One of the few reports we did see came from Norway, as the May underlying inflation report rose more than expected, to 1.4%, from the previous reading of 0.70%. The krone (NOK) did finish the day up over 0.50% and was able to free itself from the claws of the euro; however, the events in Europe will most likely keep it on a short leash for now. The higher inflation report put thoughts of any rate cuts on the back burner, so the currency was at least able to stretch its legs.

The other currency often thrown into the same bucket as the euro, which is the Swedish krona, did even better, as one of their policymakers tried to put some distance between them and the European debt problems. They went on to say Sweden would be the least-impacted country in Europe if Greece did exit the euro, since direct exposure is negligible.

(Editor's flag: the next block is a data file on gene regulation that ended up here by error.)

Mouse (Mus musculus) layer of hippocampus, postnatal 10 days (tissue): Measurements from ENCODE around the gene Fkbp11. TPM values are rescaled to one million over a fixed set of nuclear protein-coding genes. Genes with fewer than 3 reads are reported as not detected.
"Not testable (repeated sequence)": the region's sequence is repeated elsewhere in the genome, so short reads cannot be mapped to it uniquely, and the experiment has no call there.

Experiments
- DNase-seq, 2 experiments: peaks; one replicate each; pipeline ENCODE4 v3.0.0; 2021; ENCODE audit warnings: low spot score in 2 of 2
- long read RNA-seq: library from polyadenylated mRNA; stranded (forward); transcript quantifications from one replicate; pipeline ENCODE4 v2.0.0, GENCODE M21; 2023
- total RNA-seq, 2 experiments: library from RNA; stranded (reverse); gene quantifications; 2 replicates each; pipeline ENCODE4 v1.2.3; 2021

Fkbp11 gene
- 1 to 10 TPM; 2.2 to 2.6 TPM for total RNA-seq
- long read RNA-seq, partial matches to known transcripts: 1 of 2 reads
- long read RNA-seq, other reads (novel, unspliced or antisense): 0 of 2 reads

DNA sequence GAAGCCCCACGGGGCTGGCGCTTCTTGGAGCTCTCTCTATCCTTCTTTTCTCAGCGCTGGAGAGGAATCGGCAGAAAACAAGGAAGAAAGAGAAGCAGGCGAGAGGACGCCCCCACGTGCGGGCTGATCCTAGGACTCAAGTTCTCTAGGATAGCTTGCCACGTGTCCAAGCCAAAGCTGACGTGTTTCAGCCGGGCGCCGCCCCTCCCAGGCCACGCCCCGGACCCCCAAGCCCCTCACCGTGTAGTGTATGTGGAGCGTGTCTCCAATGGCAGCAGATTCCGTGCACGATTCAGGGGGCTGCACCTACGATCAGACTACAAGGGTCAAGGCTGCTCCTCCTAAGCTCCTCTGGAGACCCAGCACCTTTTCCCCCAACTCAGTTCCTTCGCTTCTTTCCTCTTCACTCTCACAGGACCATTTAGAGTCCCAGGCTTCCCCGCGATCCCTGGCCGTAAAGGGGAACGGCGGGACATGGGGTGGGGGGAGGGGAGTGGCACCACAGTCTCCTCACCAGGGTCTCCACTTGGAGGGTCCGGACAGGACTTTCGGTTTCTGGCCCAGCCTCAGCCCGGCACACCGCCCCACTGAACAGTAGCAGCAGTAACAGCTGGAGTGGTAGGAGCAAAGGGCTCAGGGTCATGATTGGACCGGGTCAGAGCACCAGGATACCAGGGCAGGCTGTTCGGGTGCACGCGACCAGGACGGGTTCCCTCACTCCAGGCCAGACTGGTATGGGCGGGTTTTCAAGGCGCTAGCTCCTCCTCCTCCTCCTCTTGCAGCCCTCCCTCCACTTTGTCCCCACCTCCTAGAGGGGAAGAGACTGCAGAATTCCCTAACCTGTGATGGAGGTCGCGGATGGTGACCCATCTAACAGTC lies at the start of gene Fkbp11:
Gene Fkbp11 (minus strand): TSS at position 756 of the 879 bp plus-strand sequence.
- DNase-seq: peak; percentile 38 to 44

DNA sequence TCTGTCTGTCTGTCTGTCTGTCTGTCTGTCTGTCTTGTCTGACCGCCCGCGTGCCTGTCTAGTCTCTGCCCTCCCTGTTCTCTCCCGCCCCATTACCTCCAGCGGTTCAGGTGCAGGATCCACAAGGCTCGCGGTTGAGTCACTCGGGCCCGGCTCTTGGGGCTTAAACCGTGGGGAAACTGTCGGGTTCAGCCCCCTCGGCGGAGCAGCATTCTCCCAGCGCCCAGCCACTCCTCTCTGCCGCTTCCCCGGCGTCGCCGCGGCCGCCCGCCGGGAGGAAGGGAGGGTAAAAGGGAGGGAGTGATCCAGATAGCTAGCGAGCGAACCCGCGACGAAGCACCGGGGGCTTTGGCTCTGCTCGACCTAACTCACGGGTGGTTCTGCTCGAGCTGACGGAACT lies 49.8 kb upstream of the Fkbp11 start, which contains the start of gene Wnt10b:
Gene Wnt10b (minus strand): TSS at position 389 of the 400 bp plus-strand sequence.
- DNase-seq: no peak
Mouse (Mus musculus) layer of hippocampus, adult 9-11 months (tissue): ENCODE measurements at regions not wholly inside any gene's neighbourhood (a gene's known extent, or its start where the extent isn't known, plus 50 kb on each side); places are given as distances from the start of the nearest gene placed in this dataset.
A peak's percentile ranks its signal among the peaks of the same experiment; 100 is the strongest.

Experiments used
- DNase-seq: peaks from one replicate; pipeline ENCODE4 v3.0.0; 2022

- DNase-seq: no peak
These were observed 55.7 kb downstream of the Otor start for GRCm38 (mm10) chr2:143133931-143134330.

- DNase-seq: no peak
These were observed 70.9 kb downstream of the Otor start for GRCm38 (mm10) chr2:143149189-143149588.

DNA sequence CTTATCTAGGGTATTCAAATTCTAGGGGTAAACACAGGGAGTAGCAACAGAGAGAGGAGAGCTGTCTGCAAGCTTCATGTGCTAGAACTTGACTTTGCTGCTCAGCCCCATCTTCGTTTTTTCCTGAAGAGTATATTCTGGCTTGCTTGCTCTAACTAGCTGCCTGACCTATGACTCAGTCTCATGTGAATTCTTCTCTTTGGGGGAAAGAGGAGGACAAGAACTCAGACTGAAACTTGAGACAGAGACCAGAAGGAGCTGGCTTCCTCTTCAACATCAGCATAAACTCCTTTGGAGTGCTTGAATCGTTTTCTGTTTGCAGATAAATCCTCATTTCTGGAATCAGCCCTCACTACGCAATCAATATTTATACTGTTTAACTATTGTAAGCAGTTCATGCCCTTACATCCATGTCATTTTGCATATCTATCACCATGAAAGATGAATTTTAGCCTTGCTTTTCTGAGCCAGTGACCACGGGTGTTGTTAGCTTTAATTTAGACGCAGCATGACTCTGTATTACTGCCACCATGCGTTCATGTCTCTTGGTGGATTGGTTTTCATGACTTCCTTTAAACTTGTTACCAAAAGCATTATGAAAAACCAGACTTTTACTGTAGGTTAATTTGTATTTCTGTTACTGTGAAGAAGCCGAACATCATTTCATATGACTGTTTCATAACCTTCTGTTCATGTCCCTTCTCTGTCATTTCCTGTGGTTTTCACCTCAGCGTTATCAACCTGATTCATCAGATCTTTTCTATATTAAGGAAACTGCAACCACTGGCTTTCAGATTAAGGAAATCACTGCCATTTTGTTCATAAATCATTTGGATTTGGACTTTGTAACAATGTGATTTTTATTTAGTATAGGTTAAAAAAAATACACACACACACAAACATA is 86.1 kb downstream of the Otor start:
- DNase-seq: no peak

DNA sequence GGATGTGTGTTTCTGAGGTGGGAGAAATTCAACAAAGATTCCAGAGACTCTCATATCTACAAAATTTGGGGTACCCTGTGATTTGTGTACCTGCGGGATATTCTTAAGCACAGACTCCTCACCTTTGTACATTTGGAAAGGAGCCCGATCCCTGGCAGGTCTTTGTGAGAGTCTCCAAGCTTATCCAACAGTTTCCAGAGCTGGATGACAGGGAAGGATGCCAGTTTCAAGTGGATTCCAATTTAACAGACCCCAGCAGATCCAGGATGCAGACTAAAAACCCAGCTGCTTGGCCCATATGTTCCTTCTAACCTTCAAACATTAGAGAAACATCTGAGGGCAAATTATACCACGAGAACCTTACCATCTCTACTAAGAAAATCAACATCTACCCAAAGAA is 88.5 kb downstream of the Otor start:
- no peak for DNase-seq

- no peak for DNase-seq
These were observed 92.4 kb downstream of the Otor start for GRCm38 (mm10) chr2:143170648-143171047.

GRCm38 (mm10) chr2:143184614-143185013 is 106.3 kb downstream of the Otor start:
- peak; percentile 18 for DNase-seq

Obviously, indirect exposure is another story, but investors seemed to eat it up, as the currency put in a solid showing. The central bank said back in April that it planned to keep interest rates on hold for the next year as inflation, including the May report, remains well below the 2% target.

The rise in the peso and rand can be directly tied to the risk on mentality in the markets yesterday, so nothing out of the ordinary here. Both currencies are volatile to begin with, but look for the bumpy rides to continue. While I’m on the more-volatile currencies, the Brazilian real (BRL) was left in the dust, as it merely broke even on the day. You would generally expect the real to be near the top when risk aversion subsides, but government talk of more rate cuts kept it under wraps.

The last currency that I’ll mention today is the Canadian dollar (CAD), which finished in the middle of the pack and was trading over its high of the day as I left last night. The loonie hasn’t seen as much volatility that many of the other currencies experienced over the past several months, and can be attributed in large part to the central bank not totally ruling out a rate hike by year-end. Many analysts have all but discounted that thought, but it’s one of the few central banks that still have a hawkish tone.